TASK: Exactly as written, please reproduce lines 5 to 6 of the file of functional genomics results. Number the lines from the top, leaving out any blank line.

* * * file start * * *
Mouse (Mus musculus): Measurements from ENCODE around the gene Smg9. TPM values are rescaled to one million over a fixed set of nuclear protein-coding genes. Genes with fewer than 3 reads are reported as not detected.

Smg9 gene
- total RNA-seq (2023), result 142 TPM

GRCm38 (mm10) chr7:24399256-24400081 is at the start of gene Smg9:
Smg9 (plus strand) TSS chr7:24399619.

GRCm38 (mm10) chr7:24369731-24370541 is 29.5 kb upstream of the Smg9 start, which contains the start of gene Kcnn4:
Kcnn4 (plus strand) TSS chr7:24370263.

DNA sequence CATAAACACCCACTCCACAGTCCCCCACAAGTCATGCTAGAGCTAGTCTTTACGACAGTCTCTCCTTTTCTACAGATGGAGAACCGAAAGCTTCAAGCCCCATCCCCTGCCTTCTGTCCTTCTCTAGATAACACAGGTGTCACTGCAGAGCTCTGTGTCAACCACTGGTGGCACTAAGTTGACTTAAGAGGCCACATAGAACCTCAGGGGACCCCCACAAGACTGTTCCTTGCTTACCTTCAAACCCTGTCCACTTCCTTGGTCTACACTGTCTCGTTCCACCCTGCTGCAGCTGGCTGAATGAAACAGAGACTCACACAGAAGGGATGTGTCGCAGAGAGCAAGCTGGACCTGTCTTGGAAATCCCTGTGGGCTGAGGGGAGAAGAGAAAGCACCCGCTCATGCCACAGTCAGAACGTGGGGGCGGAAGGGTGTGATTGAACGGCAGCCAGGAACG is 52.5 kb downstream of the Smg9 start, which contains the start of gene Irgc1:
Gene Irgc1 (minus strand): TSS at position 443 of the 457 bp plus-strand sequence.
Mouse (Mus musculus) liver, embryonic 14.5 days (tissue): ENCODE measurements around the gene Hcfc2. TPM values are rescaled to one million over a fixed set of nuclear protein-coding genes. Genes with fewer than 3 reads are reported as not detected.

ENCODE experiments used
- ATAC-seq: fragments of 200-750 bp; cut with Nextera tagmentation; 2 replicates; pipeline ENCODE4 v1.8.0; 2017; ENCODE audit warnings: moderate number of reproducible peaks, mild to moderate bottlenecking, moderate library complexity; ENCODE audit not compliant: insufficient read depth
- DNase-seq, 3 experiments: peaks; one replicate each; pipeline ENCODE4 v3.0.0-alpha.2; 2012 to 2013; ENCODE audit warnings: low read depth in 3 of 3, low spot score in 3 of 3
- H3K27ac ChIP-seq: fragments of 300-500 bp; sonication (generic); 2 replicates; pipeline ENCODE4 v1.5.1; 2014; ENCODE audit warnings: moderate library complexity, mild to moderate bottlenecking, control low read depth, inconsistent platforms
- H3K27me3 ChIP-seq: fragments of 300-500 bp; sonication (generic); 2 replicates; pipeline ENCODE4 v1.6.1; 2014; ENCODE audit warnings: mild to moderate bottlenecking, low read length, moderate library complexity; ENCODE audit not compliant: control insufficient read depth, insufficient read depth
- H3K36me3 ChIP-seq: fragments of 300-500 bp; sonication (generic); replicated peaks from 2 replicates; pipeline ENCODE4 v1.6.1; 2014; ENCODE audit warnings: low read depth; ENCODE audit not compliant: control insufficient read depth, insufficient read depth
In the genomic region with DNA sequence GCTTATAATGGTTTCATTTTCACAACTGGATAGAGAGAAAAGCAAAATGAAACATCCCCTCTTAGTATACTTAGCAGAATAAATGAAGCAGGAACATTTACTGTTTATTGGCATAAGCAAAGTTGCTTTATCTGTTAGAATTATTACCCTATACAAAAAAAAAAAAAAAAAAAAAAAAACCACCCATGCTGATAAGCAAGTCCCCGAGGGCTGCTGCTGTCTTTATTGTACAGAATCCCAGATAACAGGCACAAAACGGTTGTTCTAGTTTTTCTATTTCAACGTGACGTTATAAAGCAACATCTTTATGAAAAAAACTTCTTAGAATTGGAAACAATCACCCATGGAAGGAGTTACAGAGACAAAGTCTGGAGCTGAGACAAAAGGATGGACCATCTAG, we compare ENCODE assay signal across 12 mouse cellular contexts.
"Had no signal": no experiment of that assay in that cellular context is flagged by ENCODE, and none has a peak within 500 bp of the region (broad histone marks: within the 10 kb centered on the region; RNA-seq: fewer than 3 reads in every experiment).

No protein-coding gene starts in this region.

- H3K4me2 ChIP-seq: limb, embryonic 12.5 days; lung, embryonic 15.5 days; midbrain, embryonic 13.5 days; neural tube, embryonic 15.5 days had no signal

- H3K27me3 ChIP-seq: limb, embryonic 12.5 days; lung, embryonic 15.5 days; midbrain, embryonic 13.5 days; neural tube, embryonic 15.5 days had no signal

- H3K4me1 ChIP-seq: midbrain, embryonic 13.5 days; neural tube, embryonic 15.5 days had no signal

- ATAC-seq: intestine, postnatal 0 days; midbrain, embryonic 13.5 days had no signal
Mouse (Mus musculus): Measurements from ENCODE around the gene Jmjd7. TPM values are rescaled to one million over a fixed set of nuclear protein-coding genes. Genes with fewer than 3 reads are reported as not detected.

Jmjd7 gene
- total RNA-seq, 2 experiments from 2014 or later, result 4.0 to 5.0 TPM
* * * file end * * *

Smg9 (plus strand) TSS chr7:24399619.

GRCm38 (mm10) chr7:24369731-24370541 is 29.5 kb upstream of the Smg9 start, which contains the start of gene Kcnn4: